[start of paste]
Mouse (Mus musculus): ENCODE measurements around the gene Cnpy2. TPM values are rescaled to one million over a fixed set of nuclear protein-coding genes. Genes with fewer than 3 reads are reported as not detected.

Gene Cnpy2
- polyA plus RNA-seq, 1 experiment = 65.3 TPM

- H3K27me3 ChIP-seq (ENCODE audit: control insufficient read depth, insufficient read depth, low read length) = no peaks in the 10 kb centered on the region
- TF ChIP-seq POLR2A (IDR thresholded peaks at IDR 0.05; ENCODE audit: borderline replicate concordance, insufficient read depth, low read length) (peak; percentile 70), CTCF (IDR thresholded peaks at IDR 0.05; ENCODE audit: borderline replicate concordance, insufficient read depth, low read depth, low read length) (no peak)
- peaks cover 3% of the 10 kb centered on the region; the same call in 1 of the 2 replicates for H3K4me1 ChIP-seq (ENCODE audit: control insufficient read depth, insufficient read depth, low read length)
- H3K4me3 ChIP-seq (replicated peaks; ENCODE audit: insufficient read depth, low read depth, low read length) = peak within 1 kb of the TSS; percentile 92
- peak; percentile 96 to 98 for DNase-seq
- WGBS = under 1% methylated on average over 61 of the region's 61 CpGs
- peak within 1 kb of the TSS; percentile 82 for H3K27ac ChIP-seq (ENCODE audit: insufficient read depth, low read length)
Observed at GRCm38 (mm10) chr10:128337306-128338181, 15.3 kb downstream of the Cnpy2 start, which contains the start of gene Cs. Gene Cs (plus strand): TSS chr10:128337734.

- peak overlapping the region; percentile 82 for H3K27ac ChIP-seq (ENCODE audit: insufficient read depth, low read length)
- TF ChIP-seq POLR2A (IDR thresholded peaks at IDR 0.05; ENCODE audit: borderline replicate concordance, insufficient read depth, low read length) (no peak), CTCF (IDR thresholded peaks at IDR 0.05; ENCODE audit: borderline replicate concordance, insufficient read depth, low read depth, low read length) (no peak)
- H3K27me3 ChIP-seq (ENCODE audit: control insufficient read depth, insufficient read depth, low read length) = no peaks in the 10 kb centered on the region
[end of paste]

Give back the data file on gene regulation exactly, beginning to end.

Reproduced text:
Mouse (Mus musculus): ENCODE measurements around the gene Cnpy2. TPM values are rescaled to one million over a fixed set of nuclear protein-coding genes. Genes with fewer than 3 reads are reported as not detected.

Gene Cnpy2
- polyA plus RNA-seq, 1 experiment = 65.3 TPM

- H3K27me3 ChIP-seq (ENCODE audit: control insufficient read depth, insufficient read depth, low read length) = no peaks in the 10 kb centered on the region
- TF ChIP-seq POLR2A (IDR thresholded peaks at IDR 0.05; ENCODE audit: borderline replicate concordance, insufficient read depth, low read length) (peak; percentile 70), CTCF (IDR thresholded peaks at IDR 0.05; ENCODE audit: borderline replicate concordance, insufficient read depth, low read depth, low read length) (no peak)
- peaks cover 3% of the 10 kb centered on the region; the same call in 1 of the 2 replicates for H3K4me1 ChIP-seq (ENCODE audit: control insufficient read depth, insufficient read depth, low read length)
- H3K4me3 ChIP-seq (replicated peaks; ENCODE audit: insufficient read depth, low read depth, low read length) = peak within 1 kb of the TSS; percentile 92
- peak; percentile 96 to 98 for DNase-seq
- WGBS = under 1% methylated on average over 61 of the region's 61 CpGs
- peak within 1 kb of the TSS; percentile 82 for H3K27ac ChIP-seq (ENCODE audit: insufficient read depth, low read length)
Observed at GRCm38 (mm10) chr10:128337306-128338181, 15.3 kb downstream of the Cnpy2 start, which contains the start of gene Cs. Gene Cs (plus strand): TSS chr10:128337734.

- peak overlapping the region; percentile 82 for H3K27ac ChIP-seq (ENCODE audit: insufficient read depth, low read length)
- TF ChIP-seq POLR2A (IDR thresholded peaks at IDR 0.05; ENCODE audit: borderline replicate concordance, insufficient read depth, low read length) (no peak), CTCF (IDR thresholded peaks at IDR 0.05; ENCODE audit: borderline replicate concordance, insufficient read depth, low read depth, low read length) (no peak)
- H3K27me3 ChIP-seq (ENCODE audit: control insufficient read depth, insufficient read depth, low read length) = no peaks in the 10 kb centered on the region